BLOG: The Impact of Access Information
Posted on 26.02.2016
The great thing about the State of Access Report is that the statistics are based on the experiences of Deaf and disabled people who volunteer as Mystery Shoppers for Attitude is Everything, evaluating accessibility from disabled people’s perspective.
One of the conclusions of the State of Access Report 2016 is the need for access information to be both detailed and easily available online. Accessibility goes beyond the physical limitations of the venue, and access information needs to not only detail the location of the accessible loo but also how to get there, where to park, and how to book tickets.
When my friends buy tickets to a gig it’s all done with a few simple clicks, even allowing them to choose where they want to sit. If I want to book disabled tickets I have to ring a long telephone number which is only open for a few hours and often charges me. I wait through half a dozen robots, go through several extensions numbers and sometimes wrong lines... often to find out the venue isn’t suitable for my party’s needs, or to find out accessible seating has reached capacity; 30 accessible slots compared to several thousand slots for those without access requirements.
I recently booked tickets to go to a gig with two friends – we were a wheelchair user, a disabled person with restricted mobility, and a non-disabled person. We rang the line and spent around 30 minutes on the phone to get our tickets. A week later we discovered that the seating and accessibility arrangements were different to the last time we visited, and as there was little information online I rang back to check that the arrangements would still suit my needs.
I spent four hours on the phone. Nine separate phone calls to various numbers, trying various extension combinations and speaking at several robots. Booking tickets online is rarely possible when you also need to book access arrangements, and it’s a problem with all live events; because we hadn’t booked online we didn’t have a reference number, so many of the operators I spoke to (and believe me, there were many!) couldn’t help. I followed up with three tweets and an email and still haven’t heard from them; I’m going to just have to hope for the best.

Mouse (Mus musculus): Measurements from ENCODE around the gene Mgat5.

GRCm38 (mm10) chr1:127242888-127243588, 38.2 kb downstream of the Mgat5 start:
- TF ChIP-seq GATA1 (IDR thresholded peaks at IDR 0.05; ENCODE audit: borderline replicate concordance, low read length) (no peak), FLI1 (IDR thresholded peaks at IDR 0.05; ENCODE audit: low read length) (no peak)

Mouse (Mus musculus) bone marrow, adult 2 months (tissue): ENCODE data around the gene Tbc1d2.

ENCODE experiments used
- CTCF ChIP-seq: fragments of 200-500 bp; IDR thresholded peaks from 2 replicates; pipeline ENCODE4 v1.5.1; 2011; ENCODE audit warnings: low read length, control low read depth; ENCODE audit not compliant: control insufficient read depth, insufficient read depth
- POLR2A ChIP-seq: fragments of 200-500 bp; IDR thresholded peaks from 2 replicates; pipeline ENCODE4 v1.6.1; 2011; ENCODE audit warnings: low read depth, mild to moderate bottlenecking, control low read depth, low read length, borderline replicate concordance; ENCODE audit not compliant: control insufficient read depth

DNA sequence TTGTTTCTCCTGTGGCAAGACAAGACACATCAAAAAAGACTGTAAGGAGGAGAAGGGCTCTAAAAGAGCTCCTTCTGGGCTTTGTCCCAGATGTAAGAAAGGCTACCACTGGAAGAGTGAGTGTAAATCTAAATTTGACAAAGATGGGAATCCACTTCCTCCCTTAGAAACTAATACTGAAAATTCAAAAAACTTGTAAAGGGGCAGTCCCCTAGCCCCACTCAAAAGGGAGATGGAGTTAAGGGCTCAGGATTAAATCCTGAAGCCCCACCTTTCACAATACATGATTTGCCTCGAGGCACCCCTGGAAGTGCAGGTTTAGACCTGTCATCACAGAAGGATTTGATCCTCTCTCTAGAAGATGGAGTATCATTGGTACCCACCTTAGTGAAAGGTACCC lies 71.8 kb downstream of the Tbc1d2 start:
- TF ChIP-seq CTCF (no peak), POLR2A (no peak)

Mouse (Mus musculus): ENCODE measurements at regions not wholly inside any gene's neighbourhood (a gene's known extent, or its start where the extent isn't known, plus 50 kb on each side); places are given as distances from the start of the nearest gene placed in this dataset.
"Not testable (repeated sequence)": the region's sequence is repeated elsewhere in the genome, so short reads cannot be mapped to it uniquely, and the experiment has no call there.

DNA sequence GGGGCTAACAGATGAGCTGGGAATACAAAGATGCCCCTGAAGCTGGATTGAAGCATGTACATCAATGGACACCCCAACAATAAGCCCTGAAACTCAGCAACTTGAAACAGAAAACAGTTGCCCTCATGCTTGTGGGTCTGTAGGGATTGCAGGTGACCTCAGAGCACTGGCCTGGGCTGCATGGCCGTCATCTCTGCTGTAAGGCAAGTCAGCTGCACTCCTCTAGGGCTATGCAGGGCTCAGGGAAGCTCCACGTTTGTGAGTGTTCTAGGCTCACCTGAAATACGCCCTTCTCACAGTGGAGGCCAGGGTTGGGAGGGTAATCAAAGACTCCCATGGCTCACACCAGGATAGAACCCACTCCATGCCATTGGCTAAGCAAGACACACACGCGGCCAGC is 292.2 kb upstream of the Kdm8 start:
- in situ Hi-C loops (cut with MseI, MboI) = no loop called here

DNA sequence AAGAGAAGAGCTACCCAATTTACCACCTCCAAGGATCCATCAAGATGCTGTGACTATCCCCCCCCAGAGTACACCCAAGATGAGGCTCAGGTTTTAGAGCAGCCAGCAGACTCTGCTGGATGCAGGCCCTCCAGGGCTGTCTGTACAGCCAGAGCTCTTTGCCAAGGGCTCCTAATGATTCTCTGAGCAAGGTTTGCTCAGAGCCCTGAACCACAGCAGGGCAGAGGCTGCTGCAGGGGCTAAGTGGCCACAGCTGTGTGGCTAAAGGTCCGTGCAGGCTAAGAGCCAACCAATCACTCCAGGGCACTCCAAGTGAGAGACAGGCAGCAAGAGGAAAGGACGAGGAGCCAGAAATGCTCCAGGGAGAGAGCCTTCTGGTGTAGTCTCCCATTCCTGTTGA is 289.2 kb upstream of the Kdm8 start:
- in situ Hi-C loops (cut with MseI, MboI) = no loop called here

The Access Starts Online campaign, extended to all UK venues and festivals this week, also raises the issue of having accessibility information available online. If the venue above had detailed the specifics of their access arrangements online (Where is it situated? How do I get there from the main door? Do they provide chairs for disabled people? Will I have to go through crowds?) it would have both solved some of my issues and cut down calls to their busy lines.
I’ve often experienced venue websites which only state access information for wheelchair users. I don’t require this, but I do have a feeding tube which has been pulled out in crowds or the drip containing my feed has burst. When I approach a venue enquiring if they can make arrangements for me (away from crowds and able to sit) I’ve had a range of responses and attitudes. In November 2015 I went to a gig and had to explain myself to eight different people before they made adjustments. I was asked if I ‘really needed’ to take my feed bag in and was later challenged and told that my seat was ‘only for disabled people’.
Imagine my bemusement at this when just a month earlier I saw The Wombats at Liverpool Guild of Students. I explained my access requirements to a steward outside the venue and he wrapped a band round my wrist and my friends and we went up to sit on the balcony out of the crowd; I didn’t have to explain myself again. The experience really boosted my confidence because like many I struggle with explaining myself and trying to justify my ‘unconventional’ disability.
The State of Access Report is an important tool in improving accessibility to live music. At the 2016 Grammy Awards, Attitude is Everything supporting artist Stevie Wonder said ‘We need to make every single thing accessible to every single person with a disability’. The State of Access Report is fuelled by that very ethos. It aims to expose the real accessibility issues that matter to disabled music fans, reinforcing that it will not be acceptable until every Deaf and Disabled person can experience music without barriers.